The Clean Water Act Through the Generations: Generation X Series

How has the Clean Water Act impacted your life? For those of us born before or around the passage of the Clean Water Act in 1972, we interpret this law through the eyes of Generation X.

North River, MA

North River, MA | Capthall | Panoramio

I remember walking with my dad across Salem, Mass, from our house in North Salem to my Grammy’s house in Witchcraft Heights, when I was 4 years old.  When we walked over Mount Pleasant and down Howley St., over the North River Canal, I remember smelling the sweet, pungent odor of the chemicals discharged into the canal from the leather factories in Salem and Peabody. 

When the tide came in, the canal would fill with a briny mix of chemicals, dyes, and solvents, sometimes dying the water red, or green or blue, other times just a consistent light greenish brown.  When the tide receded, that chemical sludge, or some of it anyway, flowed out to the North River, and from there into Salem Harbor.  It had been that way since the 1830s. 

Thirty years later, I’m grown up, and I have a 4 year-old daughter of my own.  If I took her back to Salem and Peabody, where parts of our family resided for four generations, and I described the scene I set above, she’d have no idea what I’m talking about.   

Because thanks to the Clean Water Act, you can’t just dump chemicals in the water anymore.  Thanks to the Clean Water Act, you can’t just turn the river red because that’s the color leather being dyed in the tannery that day.  Now people in Salem and Peabody are beginning to see the North River as an asset to the community, rather than a punch line.  There are high-end condos that look out over the river; on a summer afternoon you can see people boating, tubing, swimming, fishing, or just enjoying the summer air.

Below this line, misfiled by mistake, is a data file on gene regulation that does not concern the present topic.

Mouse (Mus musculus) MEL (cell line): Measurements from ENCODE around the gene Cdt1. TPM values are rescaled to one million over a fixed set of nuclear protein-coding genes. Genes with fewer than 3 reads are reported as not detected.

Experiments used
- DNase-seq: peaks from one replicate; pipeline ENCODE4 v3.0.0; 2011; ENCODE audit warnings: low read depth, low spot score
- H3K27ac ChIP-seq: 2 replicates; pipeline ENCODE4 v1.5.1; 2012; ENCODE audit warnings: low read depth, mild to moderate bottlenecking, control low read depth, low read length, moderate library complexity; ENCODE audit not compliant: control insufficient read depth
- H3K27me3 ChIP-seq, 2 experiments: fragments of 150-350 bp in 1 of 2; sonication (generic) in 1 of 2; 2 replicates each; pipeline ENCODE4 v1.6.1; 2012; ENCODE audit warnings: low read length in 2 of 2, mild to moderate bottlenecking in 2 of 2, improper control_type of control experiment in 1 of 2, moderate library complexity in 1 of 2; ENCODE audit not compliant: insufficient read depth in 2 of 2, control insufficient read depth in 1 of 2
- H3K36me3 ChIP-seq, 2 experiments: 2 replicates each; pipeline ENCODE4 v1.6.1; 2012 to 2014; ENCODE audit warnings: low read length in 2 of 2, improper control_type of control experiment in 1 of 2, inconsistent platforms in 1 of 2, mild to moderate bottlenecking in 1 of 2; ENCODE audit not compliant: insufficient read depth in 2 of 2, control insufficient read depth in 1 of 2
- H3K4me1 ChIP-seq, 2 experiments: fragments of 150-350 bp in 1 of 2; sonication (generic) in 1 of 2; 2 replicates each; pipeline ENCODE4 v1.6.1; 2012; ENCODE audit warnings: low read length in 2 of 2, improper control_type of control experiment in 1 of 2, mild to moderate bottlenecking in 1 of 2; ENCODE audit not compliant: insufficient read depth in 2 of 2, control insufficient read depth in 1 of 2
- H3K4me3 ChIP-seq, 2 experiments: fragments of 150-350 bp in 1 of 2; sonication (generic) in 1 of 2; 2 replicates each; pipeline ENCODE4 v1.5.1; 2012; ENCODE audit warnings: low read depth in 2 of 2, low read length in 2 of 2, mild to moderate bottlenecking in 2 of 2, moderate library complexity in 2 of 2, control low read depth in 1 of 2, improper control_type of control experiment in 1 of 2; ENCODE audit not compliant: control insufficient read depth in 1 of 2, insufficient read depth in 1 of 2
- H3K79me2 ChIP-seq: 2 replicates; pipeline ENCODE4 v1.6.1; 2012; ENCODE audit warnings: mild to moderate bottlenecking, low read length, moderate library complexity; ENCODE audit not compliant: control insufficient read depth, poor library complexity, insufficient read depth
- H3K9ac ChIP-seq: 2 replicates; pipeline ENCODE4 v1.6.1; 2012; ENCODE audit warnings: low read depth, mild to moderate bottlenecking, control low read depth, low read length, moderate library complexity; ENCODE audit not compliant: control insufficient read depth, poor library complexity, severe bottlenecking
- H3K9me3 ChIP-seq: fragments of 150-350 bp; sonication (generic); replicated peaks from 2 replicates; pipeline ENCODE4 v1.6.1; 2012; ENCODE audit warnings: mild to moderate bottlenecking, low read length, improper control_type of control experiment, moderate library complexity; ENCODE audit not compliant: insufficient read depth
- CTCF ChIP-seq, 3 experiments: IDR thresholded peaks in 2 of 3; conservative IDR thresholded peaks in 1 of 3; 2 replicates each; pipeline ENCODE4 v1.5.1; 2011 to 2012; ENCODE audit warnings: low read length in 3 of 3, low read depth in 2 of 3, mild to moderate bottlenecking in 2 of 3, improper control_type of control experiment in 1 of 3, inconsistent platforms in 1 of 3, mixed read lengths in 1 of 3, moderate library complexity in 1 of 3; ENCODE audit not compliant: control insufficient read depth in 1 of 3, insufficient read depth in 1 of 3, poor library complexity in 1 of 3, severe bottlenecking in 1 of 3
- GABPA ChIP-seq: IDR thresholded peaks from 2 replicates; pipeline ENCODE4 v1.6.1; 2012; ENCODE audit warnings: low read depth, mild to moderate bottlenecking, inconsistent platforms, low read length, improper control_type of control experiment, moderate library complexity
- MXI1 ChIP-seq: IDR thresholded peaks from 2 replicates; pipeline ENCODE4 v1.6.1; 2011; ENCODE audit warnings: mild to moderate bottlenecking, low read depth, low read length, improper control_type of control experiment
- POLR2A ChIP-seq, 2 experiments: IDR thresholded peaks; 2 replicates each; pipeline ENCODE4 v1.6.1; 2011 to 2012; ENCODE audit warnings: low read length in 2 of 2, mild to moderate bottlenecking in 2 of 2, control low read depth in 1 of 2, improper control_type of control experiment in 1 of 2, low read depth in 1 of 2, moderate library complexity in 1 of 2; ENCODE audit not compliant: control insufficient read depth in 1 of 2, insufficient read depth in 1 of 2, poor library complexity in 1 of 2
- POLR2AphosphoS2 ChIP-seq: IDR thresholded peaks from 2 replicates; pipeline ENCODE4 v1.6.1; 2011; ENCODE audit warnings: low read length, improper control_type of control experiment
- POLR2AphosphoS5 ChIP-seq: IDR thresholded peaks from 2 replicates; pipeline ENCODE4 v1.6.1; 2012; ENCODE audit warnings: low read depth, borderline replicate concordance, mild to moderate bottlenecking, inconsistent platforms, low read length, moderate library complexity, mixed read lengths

Is the work done?  No.  More than 150 years of pollution can’t be reversed overnight.  And new challenges face the river of my childhood, particularly from stormwater runoff.  But thanks to the Clean Water Act, there is not only a mechanism for cleaning up impaired watersheds, but there is also a change in the way we look at rivers in our community.  Rivers are no longer convenient avenues for waste disposal; they are arteries that connect us. 

Every generation should have as its mission to leave to the next generation a better world.  Thanks to the Clean Water Act, my parents’ generation bequeathed to me a cleaner environment.  Their legacy is a new community ethic that says that dumping untreated toxic chemicals into a river is not only unacceptable, it is unthinkable.

What is my generation leaving to my daughter’s generation?  What is our legacy?  Will we maintain our commitment to clean water?  I hope so.  Will we turn back the clock to the “good old days,” as some in Congress suggest, when corporations could do as they pleased to our water and air?  Will we forget the lessons of the past, so painfully learned?  We damn well better not.  That’s why I work at American Rivers.